When I first started brewing beer years ago, the first book I read on the subject was The Complete Joy Of Homebrewing by Charlie Papazian. It remains a great introduction to homebrewing, written during the homebrew renaissance of the 1980s, after President Carter legalized homebrewing. The book focuses mostly on beers, but does have a detailed appendix on meadmaking.
In the appendix, he states that his favorite mead ever was Prickly Pear Mead:
Prickly Pear Mead is the most seductively delicious mead I have ever had — ever. Its color can be as dramatic as a sunset. The fluorescent crimson of ripe prickly pear fruit, the titillatingly soft character of light mesquite honey, a floral bouquet of the Sonoran desert freshly washed by rain and, finally, the sweet delicate currant nature of the world’s finest sherry all combine to stun your senses in appreciation of one of the greatest gifts to this world.
With a description like that, who can resist? I knew I had to try it one day. Unfortunately for me, the Prickly Pear is a cactus, and only grows in the desert. Not too many of these plants local to me in New England.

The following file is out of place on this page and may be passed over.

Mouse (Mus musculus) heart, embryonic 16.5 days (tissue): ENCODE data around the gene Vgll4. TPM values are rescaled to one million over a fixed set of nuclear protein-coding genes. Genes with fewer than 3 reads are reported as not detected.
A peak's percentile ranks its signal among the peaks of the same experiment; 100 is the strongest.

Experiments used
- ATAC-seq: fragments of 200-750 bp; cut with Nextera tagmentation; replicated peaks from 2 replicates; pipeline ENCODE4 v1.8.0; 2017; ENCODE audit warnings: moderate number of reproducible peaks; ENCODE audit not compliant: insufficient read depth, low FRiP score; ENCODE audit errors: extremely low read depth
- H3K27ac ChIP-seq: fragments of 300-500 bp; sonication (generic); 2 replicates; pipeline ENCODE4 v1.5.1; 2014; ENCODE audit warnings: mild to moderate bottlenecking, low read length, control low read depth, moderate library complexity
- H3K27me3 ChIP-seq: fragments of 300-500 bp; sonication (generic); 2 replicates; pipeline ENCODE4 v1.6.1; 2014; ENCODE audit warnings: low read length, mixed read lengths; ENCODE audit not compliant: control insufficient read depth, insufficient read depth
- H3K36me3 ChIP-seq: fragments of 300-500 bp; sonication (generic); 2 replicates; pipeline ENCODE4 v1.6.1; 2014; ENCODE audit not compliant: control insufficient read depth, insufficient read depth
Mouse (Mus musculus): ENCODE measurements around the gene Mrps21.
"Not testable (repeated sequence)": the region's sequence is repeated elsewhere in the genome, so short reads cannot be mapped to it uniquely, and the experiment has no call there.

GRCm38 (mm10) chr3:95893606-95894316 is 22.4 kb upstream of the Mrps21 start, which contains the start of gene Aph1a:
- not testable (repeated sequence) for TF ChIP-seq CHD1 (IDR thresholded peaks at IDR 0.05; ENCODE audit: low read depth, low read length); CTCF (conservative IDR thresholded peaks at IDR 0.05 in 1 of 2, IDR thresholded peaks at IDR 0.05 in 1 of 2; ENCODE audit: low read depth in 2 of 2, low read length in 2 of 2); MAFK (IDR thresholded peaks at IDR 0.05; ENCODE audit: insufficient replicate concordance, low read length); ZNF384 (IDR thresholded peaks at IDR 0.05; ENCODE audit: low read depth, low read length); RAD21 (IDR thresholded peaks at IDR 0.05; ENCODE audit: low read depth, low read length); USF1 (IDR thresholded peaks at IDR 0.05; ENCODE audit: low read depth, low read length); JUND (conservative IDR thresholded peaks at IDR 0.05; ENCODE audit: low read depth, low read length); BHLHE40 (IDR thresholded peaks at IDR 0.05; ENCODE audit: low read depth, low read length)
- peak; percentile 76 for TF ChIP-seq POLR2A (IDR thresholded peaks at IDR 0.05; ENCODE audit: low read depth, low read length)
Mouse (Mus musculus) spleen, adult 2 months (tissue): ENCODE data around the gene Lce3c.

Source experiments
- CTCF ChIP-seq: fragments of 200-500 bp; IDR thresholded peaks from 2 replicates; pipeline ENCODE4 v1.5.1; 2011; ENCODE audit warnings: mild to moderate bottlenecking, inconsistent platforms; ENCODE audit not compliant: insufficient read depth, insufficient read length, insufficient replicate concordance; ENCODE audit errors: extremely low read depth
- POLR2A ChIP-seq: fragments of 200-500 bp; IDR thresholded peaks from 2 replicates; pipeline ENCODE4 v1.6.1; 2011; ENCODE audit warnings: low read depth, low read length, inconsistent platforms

Enter Facebook. A fellow health drink enthusiast who does live in the desert, Anthony Anderson, posted about harvesting wild prickly pears where he lives in Arizona. I commented that I wanted to try a prickly pear mead, and he was kind enough to send me some! Thank you Anthony! Gratitude!
The pears themselves are, well, prickly; you have to handle them with care (meaning with tongs). They are gorgeous in color:
Because of the prickliness, I decided that rather than try to process these by hand, I’d just run them through our Champion juicer. Worked like a charm, with only a little seedy pulp left:
And in the end, I had about 1.5 quarts of the most amazingly vibrant fresh fruit juice I’ve seen in a very long time:
So I made a mead with this amazing juice. I started with a chaga decoction, and infused 3 bags of black tea. I then added the prickly pear juice, along with enough honey (about 3/4 gallon) to get things up to 18% alcohol potential:
The result is a vibrant brew that just glows with royal purple, the color is not unlike the elderberry mead I made last fall:
I think I’m gonna let this one go for a while. Charlie Papazian claims his Prickly Pear Meads can take sometimes a year — or even two — of fermentation. Not sure I’ll let it go that long though…. I didn’t use his exact recipe, but rather adapted my own meadmaking method to incorporate the prickly pears. Can’t wait to try it! Thanks again Anthony…
UPDATE, May 2, 2011: I just racked this mead, and wow. It’s a semi-sweet at about 3% remaining alcohol potential, which gives this batch about 15% alcohol content. It’s stronger than some of the recent meads I’ve done, and it tastes it! What an incredible color, still! And flavor-wise it will benefit greatly from aging. Very excited!